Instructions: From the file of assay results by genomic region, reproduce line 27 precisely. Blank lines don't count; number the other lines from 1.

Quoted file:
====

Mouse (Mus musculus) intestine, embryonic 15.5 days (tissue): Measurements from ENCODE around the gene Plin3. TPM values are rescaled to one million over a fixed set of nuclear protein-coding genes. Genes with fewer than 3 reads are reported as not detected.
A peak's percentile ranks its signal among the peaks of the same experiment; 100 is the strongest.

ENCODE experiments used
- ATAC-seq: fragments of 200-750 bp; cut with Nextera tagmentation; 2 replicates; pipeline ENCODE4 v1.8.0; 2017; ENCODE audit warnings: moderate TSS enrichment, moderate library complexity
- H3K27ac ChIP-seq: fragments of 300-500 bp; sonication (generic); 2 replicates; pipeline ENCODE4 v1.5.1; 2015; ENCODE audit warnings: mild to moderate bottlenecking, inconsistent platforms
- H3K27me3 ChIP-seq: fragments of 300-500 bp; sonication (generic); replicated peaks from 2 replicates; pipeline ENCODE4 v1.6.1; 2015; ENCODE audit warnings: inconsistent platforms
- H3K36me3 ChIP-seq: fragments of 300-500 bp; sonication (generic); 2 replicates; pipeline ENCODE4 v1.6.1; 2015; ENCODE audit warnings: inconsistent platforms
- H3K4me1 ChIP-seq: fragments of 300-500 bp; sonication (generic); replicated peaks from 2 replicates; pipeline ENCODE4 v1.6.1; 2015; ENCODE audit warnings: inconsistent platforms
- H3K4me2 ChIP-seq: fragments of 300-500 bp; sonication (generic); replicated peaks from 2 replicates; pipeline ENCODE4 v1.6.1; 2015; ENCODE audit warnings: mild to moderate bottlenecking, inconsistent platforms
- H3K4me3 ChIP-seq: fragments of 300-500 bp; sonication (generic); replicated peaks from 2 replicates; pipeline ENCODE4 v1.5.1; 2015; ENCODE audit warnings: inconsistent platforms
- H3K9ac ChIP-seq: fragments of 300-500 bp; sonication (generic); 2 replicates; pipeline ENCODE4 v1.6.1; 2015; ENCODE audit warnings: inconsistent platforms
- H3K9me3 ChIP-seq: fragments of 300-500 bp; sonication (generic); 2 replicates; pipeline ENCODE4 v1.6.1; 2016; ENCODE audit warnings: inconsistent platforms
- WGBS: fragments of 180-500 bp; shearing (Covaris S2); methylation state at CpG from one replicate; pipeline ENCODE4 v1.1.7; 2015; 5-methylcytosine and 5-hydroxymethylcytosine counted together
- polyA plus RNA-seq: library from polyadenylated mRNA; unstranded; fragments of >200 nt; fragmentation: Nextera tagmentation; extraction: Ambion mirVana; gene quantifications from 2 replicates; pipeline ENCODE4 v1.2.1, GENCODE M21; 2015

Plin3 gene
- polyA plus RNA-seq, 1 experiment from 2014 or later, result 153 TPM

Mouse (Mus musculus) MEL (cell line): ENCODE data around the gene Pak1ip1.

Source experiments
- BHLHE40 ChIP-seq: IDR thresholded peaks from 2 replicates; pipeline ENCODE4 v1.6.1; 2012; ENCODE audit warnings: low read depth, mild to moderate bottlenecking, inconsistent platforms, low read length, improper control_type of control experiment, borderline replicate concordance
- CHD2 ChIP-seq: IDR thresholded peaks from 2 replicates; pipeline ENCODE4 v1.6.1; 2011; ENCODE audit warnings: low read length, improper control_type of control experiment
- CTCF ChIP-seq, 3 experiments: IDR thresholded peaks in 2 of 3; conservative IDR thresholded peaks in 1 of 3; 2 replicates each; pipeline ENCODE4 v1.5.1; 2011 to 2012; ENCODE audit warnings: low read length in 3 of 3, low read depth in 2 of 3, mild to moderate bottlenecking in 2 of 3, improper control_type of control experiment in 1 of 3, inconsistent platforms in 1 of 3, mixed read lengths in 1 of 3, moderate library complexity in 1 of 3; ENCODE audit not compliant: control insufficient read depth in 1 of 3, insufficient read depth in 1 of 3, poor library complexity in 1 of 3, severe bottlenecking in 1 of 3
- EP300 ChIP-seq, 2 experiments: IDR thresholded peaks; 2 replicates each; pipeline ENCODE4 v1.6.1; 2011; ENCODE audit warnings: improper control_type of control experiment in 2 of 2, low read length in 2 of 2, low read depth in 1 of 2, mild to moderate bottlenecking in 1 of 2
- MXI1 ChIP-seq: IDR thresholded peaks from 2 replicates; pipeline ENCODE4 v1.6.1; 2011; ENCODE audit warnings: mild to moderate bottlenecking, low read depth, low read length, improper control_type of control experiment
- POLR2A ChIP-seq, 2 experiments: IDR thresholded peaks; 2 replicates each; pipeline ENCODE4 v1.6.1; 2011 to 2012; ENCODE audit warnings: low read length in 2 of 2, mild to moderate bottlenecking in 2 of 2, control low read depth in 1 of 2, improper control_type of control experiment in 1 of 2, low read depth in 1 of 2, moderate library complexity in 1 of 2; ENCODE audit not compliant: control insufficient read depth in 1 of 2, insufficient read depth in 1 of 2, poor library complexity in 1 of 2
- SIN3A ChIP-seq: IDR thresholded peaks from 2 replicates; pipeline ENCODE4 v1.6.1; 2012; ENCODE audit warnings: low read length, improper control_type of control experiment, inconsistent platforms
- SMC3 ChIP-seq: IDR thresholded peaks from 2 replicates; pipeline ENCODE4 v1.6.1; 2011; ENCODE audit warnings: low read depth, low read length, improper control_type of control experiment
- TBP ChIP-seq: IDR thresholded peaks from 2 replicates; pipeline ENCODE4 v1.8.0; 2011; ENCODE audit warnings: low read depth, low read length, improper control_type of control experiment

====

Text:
- TBP ChIP-seq: IDR thresholded peaks from 2 replicates; pipeline ENCODE4 v1.8.0; 2011; ENCODE audit warnings: low read depth, low read length, improper control_type of control experiment